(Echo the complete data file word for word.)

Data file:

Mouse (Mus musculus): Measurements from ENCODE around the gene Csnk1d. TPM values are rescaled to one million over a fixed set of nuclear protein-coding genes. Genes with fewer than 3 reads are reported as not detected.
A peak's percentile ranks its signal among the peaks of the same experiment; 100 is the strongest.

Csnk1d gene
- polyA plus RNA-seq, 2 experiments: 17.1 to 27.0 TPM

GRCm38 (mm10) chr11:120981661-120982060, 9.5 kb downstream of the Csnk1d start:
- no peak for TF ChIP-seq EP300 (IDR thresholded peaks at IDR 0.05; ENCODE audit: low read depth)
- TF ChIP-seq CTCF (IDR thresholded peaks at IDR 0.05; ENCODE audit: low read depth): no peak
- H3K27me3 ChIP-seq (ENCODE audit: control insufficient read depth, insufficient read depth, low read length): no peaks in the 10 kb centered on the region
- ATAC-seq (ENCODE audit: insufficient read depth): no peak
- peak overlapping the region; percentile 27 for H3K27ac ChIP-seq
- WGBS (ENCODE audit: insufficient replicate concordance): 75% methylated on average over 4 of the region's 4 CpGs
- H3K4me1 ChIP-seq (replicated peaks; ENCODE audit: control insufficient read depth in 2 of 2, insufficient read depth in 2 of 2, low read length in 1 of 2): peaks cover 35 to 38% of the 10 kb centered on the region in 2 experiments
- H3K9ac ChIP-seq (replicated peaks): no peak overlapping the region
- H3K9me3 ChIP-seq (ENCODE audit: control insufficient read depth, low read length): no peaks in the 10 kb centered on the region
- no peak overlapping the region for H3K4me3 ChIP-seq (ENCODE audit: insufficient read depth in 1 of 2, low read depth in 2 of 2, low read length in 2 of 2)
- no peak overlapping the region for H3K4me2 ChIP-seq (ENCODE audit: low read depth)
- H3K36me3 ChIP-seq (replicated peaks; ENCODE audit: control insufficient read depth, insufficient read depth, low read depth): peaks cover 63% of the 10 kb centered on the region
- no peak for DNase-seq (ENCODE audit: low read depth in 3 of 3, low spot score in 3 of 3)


Mouse (Mus musculus): Measurements from ENCODE around the gene Csnk1d. TPM values are rescaled to one million over a fixed set of nuclear protein-coding genes. Genes with fewer than 3 reads are reported as not detected.
A peak's percentile ranks its signal among the peaks of the same experiment; 100 is the strongest.

Csnk1d gene
- polyA plus RNA-seq, 2 experiments: 17.1 to 27.0 TPM

GRCm38 (mm10) chr11:120981661-120982060, 9.5 kb downstream of the Csnk1d start:
- no peak for TF ChIP-seq EP300 (IDR thresholded peaks at IDR 0.05; ENCODE audit: low read depth)
- TF ChIP-seq CTCF (IDR thresholded peaks at IDR 0.05; ENCODE audit: low read depth): no peak
- H3K27me3 ChIP-seq (ENCODE audit: control insufficient read depth, insufficient read depth, low read length): no peaks in the 10 kb centered on the region
- ATAC-seq (ENCODE audit: insufficient read depth): no peak
- peak overlapping the region; percentile 27 for H3K27ac ChIP-seq
- WGBS (ENCODE audit: insufficient replicate concordance): 75% methylated on average over 4 of the region's 4 CpGs
- H3K4me1 ChIP-seq (replicated peaks; ENCODE audit: control insufficient read depth in 2 of 2, insufficient read depth in 2 of 2, low read length in 1 of 2): peaks cover 35 to 38% of the 10 kb centered on the region in 2 experiments
- H3K9ac ChIP-seq (replicated peaks): no peak overlapping the region
- H3K9me3 ChIP-seq (ENCODE audit: control insufficient read depth, low read length): no peaks in the 10 kb centered on the region
- no peak overlapping the region for H3K4me3 ChIP-seq (ENCODE audit: insufficient read depth in 1 of 2, low read depth in 2 of 2, low read length in 2 of 2)
- no peak overlapping the region for H3K4me2 ChIP-seq (ENCODE audit: low read depth)
- H3K36me3 ChIP-seq (replicated peaks; ENCODE audit: control insufficient read depth, insufficient read depth, low read depth): peaks cover 63% of the 10 kb centered on the region
- no peak for DNase-seq (ENCODE audit: low read depth in 3 of 3, low spot score in 3 of 3)